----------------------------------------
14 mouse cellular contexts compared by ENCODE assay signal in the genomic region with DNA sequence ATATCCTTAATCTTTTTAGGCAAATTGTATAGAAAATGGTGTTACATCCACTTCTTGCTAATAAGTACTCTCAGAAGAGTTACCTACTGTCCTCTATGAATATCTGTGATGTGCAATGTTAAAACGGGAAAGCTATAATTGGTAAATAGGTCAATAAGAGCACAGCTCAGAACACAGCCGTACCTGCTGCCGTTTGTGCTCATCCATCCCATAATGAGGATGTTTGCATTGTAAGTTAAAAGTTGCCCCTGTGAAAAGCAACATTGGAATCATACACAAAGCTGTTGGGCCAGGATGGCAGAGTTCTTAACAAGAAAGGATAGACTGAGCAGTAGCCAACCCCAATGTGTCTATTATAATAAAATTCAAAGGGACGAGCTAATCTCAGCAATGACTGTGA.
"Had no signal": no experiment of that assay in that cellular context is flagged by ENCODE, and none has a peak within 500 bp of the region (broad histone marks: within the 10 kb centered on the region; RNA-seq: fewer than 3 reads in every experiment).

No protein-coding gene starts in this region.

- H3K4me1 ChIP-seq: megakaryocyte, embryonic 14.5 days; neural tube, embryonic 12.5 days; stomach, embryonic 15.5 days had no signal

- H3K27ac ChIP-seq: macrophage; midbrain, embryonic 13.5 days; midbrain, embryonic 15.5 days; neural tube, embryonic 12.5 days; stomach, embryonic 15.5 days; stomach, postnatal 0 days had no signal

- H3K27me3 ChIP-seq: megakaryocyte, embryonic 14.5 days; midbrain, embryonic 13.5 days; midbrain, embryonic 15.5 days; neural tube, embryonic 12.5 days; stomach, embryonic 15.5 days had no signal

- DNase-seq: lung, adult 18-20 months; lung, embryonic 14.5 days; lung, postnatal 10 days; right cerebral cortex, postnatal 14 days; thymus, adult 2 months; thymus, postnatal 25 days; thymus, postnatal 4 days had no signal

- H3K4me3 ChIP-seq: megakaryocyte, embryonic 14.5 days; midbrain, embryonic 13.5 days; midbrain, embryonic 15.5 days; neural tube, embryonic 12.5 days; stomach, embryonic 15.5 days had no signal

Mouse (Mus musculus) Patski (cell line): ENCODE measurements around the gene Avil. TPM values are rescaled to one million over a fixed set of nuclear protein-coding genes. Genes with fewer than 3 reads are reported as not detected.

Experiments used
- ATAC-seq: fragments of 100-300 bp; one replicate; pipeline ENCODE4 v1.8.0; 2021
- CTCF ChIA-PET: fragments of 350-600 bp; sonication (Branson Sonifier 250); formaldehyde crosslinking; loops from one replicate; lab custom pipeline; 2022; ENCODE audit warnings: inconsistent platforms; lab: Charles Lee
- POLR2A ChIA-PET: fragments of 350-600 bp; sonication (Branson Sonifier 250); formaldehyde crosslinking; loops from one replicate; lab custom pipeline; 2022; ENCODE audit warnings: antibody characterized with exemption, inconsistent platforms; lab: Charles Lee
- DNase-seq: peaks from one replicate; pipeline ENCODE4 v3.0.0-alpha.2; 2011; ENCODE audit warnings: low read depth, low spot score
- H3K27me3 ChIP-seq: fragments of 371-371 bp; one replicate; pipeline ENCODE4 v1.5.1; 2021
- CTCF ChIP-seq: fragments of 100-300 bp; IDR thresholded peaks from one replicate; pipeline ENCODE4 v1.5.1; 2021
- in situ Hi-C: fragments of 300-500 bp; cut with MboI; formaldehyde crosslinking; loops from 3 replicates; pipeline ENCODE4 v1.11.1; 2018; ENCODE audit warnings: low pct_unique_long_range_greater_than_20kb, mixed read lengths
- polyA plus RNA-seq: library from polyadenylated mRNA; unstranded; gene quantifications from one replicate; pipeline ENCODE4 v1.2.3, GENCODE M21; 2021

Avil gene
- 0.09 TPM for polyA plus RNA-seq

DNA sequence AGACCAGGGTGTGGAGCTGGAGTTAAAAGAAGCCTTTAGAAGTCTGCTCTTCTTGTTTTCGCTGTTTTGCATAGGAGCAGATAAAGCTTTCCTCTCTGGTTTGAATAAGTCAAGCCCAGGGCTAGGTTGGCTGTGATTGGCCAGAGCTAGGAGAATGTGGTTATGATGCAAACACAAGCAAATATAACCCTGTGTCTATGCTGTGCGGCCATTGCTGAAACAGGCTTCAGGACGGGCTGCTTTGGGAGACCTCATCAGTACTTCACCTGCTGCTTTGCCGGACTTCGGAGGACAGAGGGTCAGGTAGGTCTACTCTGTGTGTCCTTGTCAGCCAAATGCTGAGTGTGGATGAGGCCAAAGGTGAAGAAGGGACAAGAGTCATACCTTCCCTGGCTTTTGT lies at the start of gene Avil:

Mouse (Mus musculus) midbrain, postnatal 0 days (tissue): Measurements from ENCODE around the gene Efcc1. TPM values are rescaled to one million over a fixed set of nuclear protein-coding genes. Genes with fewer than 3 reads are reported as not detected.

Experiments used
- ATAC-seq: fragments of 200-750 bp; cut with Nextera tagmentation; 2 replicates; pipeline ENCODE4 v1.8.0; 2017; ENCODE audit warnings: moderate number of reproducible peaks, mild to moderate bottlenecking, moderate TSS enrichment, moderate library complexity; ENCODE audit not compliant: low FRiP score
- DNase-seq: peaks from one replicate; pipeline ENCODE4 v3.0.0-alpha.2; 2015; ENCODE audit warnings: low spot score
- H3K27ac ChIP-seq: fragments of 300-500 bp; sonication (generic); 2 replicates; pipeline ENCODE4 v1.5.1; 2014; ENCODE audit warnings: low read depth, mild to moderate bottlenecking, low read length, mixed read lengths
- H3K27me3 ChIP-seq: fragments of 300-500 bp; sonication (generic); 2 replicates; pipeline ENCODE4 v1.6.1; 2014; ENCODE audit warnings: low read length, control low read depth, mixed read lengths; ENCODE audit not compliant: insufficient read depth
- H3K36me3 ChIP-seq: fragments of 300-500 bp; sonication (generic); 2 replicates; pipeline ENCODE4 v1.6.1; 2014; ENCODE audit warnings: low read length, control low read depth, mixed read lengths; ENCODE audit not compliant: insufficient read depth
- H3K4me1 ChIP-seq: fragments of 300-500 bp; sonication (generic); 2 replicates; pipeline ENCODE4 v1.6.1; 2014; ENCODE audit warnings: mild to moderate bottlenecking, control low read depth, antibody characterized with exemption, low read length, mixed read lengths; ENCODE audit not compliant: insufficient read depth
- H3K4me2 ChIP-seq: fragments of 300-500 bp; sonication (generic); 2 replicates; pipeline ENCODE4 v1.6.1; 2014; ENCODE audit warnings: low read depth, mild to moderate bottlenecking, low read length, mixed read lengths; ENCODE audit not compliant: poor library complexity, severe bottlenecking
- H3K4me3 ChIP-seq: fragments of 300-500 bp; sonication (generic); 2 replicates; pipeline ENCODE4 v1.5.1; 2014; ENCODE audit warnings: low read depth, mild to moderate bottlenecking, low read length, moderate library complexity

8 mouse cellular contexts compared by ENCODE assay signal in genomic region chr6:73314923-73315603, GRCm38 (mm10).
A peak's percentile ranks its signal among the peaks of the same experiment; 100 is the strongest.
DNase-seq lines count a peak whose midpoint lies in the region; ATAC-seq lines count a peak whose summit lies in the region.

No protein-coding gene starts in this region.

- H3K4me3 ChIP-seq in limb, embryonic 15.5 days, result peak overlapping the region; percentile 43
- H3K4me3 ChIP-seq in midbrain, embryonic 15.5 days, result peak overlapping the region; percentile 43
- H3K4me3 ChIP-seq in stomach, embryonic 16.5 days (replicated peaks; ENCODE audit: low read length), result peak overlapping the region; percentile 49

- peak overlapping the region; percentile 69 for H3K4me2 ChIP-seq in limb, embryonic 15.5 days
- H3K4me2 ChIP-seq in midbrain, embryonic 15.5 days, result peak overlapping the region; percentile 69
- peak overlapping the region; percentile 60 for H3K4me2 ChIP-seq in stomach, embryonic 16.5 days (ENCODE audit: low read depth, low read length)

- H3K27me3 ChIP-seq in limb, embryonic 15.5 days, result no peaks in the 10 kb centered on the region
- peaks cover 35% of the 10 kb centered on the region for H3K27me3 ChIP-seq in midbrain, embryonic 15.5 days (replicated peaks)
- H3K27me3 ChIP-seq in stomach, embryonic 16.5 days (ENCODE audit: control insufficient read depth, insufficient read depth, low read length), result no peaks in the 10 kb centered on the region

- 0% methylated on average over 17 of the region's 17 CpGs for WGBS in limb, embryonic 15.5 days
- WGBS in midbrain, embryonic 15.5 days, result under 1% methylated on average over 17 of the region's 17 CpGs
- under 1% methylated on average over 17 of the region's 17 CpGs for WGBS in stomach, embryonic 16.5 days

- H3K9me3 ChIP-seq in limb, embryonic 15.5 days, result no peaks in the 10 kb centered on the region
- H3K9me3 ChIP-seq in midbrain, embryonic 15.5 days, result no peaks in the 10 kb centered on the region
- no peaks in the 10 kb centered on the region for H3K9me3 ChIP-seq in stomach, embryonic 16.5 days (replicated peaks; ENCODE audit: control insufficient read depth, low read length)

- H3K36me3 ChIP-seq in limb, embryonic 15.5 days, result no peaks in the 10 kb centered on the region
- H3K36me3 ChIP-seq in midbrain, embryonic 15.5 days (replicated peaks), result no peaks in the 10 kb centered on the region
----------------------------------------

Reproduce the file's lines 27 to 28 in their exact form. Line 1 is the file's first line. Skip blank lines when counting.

- H3K27me3 ChIP-seq: fragments of 300-500 bp; sonication (generic); 2 replicates; pipeline ENCODE4 v1.6.1; 2014; ENCODE audit warnings: low read length, control low read depth, mixed read lengths; ENCODE audit not compliant: insufficient read depth
- H3K36me3 ChIP-seq: fragments of 300-500 bp; sonication (generic); 2 replicates; pipeline ENCODE4 v1.6.1; 2014; ENCODE audit warnings: low read length, control low read depth, mixed read lengths; ENCODE audit not compliant: insufficient read depth